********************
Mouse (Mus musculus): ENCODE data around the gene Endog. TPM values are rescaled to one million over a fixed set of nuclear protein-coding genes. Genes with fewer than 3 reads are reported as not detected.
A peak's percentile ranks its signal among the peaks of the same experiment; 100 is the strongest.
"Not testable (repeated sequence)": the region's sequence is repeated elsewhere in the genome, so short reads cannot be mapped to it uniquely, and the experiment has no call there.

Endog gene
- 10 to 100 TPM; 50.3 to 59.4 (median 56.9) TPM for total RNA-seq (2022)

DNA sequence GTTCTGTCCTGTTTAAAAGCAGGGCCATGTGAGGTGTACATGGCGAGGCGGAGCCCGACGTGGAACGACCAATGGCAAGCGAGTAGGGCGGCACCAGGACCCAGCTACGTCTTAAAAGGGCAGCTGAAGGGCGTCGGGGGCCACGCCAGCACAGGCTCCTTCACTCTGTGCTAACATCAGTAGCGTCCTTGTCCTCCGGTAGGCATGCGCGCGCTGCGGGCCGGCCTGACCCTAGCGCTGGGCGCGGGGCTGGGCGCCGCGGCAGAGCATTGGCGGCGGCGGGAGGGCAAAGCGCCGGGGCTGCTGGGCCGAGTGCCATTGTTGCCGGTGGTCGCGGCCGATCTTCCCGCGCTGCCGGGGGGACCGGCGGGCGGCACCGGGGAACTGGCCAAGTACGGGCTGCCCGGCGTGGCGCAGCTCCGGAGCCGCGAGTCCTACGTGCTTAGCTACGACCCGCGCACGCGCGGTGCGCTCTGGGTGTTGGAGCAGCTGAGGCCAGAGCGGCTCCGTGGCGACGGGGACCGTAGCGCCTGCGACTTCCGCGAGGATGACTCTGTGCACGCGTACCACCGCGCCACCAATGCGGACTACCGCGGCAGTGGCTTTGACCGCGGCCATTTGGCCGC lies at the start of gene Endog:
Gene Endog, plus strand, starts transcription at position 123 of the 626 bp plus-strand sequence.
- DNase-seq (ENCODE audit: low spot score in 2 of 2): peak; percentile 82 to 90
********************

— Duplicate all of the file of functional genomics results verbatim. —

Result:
Mouse (Mus musculus): ENCODE data around the gene Endog. TPM values are rescaled to one million over a fixed set of nuclear protein-coding genes. Genes with fewer than 3 reads are reported as not detected.
A peak's percentile ranks its signal among the peaks of the same experiment; 100 is the strongest.
"Not testable (repeated sequence)": the region's sequence is repeated elsewhere in the genome, so short reads cannot be mapped to it uniquely, and the experiment has no call there.

Endog gene
- 10 to 100 TPM; 50.3 to 59.4 (median 56.9) TPM for total RNA-seq (2022)

DNA sequence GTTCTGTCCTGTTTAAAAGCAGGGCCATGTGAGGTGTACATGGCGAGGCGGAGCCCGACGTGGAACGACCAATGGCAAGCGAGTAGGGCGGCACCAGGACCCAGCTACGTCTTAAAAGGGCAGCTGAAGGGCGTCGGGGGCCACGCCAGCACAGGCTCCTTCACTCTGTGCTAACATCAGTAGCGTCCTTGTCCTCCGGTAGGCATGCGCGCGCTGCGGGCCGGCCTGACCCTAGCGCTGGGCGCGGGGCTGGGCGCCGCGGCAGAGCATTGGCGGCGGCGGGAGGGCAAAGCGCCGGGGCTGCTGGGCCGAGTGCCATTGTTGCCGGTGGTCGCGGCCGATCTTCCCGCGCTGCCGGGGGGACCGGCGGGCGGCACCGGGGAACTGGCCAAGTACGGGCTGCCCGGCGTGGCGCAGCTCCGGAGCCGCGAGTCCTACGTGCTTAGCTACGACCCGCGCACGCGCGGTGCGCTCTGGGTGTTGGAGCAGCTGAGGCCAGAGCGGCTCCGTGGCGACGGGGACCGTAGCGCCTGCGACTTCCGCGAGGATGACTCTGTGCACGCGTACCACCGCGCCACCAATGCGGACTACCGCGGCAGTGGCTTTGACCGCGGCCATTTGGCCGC lies at the start of gene Endog:
Gene Endog, plus strand, starts transcription at position 123 of the 626 bp plus-strand sequence.
- DNase-seq (ENCODE audit: low spot score in 2 of 2): peak; percentile 82 to 90